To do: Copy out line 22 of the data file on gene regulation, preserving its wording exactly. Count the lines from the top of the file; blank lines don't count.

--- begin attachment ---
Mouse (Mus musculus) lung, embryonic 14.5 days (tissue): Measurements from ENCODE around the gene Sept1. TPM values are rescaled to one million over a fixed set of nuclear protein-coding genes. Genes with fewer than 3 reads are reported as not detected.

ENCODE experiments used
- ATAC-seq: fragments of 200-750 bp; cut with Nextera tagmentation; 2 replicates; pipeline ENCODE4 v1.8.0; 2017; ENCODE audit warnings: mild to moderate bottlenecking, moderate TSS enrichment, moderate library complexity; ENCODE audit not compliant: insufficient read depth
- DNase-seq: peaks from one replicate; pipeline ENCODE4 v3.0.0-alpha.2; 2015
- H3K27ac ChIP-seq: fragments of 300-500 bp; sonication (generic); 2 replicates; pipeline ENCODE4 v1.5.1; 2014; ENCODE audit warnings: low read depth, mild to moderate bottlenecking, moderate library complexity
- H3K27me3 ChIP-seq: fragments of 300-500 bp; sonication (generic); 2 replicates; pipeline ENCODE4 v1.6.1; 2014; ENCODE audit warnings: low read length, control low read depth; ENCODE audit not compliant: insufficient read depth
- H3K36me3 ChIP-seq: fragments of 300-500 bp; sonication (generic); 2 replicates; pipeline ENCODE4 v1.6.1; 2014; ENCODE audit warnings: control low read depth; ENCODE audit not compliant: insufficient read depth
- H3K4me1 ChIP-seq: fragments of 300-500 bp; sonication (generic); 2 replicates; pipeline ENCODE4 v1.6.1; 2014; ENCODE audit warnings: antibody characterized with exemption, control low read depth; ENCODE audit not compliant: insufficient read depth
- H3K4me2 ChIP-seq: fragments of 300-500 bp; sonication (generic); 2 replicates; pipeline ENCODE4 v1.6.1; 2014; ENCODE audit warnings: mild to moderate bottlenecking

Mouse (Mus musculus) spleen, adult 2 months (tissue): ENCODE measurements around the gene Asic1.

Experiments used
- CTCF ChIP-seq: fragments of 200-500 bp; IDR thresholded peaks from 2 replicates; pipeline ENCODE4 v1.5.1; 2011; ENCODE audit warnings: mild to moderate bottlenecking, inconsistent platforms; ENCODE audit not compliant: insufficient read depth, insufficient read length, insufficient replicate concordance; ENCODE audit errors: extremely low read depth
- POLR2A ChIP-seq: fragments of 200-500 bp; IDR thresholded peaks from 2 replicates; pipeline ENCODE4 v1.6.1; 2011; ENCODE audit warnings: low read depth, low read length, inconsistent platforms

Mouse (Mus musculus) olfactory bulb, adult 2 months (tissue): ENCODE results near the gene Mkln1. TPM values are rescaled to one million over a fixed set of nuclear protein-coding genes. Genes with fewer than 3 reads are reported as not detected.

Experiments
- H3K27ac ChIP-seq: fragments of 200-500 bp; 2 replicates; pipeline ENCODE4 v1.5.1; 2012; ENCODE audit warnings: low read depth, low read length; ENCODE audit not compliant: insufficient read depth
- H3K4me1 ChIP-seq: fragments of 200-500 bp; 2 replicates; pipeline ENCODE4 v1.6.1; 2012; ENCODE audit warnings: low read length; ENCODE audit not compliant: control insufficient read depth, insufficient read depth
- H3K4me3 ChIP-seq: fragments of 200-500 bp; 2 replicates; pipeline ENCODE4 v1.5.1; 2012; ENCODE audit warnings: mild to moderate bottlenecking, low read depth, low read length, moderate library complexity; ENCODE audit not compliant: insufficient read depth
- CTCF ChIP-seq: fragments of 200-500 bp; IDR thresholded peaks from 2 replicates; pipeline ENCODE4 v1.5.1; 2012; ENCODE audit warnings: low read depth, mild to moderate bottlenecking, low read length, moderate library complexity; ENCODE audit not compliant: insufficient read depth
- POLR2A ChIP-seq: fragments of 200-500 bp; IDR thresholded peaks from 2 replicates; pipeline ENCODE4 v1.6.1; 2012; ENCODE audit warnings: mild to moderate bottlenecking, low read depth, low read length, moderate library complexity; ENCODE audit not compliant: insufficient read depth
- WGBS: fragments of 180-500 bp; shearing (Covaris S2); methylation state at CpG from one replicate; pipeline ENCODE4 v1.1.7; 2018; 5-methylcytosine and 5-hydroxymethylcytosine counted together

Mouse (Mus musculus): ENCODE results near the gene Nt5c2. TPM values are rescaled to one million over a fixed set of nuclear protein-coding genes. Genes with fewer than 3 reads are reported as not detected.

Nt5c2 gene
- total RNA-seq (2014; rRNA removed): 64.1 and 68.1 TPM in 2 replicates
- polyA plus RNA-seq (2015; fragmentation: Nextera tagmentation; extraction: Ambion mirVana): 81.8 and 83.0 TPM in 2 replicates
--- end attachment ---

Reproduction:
Mouse (Mus musculus): ENCODE results near the gene Nt5c2. TPM values are rescaled to one million over a fixed set of nuclear protein-coding genes. Genes with fewer than 3 reads are reported as not detected.